LEXINGTON, Ky. (Sept. 28, 2010) -The global struggle against South African apartheid has been called the most important international social justice movement of the 20th century.
"Have You Heard from Johannesburg" tells the story behind the crusade for freedom. The seven-part documentary series, produced and directed by Academy-Award nominated filmmaker Connie Field, chronicles the history of the global anti-apartheid movement that took on South Africa’s well-established apartheid regime and its supporters.
The first installment of "Have You Heard from Johannesburg," titled "Road to Resistance," will be shown at 3:30 p.m. and 7 p.m. Thursday, Sept. 30, in 213 Kastle Hall.
"This documentary, shown previously in Boston and New York, has met with critical acclaim," said Program Director Lauren Kientz, "and each evening will be followed by a special speaker and time for discussion. This is a great opportunity for UK as well as the Lexington community."
Mark Kornbluh, dean of University of Kentucky's College of Arts and Sciences, will speak after both showings of the first film on Sept. 30, about the connections between the South African anti-apartheid movement and the United States’ civil rights movement.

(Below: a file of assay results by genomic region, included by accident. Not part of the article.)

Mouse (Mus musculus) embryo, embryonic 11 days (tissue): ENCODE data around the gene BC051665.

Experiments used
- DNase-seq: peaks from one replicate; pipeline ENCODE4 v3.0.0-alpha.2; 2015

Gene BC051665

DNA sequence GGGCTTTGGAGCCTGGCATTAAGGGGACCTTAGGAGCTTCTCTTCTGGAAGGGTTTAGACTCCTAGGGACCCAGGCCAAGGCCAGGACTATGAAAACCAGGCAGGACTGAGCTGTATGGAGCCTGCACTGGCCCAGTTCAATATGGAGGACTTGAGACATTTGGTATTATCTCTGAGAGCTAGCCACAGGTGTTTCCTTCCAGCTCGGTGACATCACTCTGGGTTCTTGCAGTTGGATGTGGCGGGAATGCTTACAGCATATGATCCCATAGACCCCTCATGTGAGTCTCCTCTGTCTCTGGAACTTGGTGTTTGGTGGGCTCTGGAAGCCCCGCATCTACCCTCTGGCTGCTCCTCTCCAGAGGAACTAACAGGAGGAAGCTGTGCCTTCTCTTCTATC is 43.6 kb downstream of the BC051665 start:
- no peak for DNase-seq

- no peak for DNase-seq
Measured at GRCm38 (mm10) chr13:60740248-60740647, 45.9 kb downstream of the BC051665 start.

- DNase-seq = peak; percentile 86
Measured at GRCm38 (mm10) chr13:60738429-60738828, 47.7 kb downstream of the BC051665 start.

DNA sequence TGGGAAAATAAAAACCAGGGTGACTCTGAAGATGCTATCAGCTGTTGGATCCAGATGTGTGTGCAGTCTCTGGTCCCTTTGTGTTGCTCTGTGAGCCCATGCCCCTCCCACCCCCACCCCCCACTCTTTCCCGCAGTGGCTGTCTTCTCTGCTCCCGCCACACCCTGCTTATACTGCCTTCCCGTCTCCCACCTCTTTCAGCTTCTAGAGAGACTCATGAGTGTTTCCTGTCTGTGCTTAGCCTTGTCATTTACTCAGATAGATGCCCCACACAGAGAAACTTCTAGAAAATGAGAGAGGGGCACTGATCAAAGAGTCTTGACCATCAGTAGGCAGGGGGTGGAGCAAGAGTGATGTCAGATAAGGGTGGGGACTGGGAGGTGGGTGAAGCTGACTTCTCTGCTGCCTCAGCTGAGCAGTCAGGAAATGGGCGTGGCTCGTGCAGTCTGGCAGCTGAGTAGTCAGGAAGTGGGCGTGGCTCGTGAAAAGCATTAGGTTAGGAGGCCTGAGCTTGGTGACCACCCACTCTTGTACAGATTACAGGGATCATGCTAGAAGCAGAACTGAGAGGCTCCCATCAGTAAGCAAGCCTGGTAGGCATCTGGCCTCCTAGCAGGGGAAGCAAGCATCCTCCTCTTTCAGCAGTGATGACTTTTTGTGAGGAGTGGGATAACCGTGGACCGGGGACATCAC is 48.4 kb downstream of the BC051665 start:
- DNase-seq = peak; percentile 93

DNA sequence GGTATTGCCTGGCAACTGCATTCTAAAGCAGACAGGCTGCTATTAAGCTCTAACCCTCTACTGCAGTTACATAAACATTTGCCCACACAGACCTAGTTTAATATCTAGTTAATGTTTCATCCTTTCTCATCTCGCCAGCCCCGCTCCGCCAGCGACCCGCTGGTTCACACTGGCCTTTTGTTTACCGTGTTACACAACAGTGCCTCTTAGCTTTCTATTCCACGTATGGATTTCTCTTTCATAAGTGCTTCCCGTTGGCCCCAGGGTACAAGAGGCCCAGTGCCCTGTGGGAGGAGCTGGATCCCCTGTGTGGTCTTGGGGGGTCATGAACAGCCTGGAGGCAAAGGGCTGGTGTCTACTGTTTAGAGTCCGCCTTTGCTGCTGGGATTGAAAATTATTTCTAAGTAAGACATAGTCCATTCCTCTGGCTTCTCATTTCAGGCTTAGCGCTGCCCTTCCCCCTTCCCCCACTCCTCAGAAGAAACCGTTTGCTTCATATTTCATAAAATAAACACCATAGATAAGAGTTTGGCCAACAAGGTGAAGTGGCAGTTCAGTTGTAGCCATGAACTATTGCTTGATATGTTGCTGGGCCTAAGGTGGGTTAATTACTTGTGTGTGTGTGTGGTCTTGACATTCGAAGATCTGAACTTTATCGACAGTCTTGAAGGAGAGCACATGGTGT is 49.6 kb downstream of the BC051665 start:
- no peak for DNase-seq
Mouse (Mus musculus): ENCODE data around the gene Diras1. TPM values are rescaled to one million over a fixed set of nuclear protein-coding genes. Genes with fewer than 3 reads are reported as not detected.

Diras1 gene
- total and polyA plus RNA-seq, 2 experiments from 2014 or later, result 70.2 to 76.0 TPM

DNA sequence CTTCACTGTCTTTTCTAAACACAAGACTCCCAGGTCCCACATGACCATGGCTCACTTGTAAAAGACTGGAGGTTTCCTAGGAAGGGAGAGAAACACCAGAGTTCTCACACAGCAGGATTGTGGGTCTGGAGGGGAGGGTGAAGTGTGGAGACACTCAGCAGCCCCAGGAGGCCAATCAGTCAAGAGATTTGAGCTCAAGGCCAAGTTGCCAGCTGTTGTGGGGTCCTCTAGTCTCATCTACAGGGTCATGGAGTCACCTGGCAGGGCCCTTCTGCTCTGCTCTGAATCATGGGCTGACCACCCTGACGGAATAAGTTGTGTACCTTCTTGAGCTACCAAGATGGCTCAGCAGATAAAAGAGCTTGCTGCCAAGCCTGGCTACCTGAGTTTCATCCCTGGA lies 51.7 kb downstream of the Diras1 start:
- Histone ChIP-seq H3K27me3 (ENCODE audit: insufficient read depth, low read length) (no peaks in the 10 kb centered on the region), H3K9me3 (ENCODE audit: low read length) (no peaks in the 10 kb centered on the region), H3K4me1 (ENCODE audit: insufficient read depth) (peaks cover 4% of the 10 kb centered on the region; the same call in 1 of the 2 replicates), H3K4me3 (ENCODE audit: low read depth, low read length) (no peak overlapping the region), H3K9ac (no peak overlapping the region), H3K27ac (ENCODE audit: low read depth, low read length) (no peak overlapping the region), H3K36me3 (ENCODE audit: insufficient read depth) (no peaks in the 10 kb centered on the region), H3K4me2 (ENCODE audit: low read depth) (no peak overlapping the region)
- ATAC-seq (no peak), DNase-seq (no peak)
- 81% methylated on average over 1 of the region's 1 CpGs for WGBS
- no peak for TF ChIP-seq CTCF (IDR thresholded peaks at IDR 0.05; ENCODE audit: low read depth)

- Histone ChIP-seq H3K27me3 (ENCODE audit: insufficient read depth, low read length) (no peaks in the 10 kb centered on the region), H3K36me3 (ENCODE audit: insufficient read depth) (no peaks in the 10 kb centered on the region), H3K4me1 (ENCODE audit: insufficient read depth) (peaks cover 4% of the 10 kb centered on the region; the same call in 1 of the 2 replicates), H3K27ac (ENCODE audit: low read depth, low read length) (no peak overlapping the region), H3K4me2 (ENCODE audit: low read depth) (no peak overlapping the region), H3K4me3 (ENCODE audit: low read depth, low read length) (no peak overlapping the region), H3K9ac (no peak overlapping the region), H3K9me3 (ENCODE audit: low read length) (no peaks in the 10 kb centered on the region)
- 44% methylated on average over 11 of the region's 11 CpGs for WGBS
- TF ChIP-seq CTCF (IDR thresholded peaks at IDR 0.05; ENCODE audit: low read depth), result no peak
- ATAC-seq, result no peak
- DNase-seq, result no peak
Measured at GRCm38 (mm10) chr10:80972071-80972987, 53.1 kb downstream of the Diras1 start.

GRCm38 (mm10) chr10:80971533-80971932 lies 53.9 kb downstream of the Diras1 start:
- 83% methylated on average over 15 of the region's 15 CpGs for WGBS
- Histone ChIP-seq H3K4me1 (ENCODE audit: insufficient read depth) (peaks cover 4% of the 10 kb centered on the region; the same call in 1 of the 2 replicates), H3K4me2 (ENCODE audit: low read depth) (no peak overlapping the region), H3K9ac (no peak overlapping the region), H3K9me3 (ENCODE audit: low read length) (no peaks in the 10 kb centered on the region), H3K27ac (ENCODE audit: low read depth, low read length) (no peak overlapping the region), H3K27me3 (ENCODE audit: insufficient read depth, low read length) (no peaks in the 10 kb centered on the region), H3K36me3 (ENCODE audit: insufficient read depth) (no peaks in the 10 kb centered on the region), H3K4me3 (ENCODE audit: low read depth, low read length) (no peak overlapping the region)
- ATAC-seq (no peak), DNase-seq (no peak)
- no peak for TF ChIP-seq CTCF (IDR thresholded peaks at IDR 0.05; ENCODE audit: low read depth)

Field’s production sheds light on the global citizens’ movement that took on South Africa’s apartheid regime. The series spans the world over half a century, beginning with the very first session of the United Nations and ending in 1990 – when, after 27 years in prison, Nelson Mandela, the best known leader of the African National Congress, toured the world as a free man.
"This film will give us the opportunity to learn about race relations in South Africa and the U.S.," said Kientz, "as well as the way activists protest within a democratic government, the ethical responsibilities of businessmen and workers and the relationship between the international government and an individual country."
A&S will show each film in sequence on Thursdays from Sept. 30- Nov. 11. Parents, students, alumni, children and other community members are welcome to attend one showing or all of them. Each film can be viewed individually. Parking is available at Parking Structure #2 for the 7 p.m. showings.
Paralleling the film, Kientz is teaching a two-credit experiential learning course, A&S 100-049, from Sept. 23-Dec 7.
The College of Arts and Sciences is embarking on a year-long exploration of South African culture and history with its South Africa Initiative, themed "Different Lands, Common Ground." This program hopes to engage the Lexington community in crucial global conversations spark an ongoing exchange of ideas and promote awareness of race, human rights and political change.